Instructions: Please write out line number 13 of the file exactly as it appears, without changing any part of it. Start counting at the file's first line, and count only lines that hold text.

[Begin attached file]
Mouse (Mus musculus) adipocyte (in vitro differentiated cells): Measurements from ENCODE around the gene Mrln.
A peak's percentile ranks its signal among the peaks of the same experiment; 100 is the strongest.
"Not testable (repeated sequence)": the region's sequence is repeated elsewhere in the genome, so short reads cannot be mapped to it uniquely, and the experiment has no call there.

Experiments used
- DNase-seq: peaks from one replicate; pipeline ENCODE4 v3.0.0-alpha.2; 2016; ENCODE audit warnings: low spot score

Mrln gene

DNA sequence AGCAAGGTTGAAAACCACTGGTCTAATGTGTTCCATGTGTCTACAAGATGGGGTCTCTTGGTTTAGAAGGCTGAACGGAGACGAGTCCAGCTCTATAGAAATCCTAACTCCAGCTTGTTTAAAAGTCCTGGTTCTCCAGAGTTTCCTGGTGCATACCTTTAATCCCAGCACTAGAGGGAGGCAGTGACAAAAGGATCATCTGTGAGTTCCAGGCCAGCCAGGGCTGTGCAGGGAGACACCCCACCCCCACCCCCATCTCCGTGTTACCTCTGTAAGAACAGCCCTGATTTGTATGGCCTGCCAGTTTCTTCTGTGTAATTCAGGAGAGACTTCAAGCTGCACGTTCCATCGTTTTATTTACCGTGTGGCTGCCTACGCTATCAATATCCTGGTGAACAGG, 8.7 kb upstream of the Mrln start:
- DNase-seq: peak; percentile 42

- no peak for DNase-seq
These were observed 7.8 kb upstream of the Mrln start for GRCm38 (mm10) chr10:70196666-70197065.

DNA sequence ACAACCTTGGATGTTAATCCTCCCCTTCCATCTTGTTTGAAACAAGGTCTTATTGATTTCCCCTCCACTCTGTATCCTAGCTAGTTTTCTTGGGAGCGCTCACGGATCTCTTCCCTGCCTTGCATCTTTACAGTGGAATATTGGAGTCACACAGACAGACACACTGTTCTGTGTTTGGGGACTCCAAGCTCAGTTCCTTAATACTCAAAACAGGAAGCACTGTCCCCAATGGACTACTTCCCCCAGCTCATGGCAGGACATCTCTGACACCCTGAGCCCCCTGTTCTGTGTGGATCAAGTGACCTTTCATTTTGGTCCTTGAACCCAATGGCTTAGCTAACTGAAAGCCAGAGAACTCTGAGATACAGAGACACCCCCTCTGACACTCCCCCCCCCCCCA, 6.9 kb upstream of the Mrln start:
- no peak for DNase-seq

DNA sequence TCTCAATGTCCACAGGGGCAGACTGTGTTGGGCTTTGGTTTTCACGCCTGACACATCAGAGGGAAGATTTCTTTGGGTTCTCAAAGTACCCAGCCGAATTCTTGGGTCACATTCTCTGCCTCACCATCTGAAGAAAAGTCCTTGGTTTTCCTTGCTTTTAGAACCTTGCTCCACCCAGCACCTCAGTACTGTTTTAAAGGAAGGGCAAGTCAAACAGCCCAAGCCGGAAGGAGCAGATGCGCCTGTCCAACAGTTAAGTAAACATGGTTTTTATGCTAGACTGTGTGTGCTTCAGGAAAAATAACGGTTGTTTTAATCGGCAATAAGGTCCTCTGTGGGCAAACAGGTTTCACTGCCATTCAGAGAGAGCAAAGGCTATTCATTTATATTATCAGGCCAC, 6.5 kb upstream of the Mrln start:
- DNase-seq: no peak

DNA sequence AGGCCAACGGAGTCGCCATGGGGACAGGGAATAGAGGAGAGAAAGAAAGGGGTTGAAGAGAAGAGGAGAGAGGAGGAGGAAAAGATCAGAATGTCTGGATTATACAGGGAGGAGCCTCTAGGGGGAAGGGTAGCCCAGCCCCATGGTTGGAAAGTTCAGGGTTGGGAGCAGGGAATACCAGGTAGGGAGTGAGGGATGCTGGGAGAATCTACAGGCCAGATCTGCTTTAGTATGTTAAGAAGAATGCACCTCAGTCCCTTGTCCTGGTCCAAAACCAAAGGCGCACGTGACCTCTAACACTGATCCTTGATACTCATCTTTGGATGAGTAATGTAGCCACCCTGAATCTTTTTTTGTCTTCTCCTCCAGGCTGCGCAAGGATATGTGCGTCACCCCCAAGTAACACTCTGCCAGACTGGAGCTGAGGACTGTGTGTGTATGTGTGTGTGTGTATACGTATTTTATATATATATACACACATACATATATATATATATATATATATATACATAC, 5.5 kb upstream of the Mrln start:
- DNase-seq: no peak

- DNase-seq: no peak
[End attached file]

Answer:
DNA sequence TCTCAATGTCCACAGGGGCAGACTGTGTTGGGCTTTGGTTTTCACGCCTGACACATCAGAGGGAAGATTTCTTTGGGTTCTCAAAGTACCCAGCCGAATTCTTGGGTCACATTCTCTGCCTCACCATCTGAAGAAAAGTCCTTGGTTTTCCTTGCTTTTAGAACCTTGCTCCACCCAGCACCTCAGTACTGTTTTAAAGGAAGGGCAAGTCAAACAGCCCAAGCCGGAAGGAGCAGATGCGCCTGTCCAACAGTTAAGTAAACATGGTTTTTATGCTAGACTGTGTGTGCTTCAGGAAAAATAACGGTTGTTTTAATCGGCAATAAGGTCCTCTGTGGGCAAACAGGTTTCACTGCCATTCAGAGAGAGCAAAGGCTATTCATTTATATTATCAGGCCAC, 6.5 kb upstream of the Mrln start: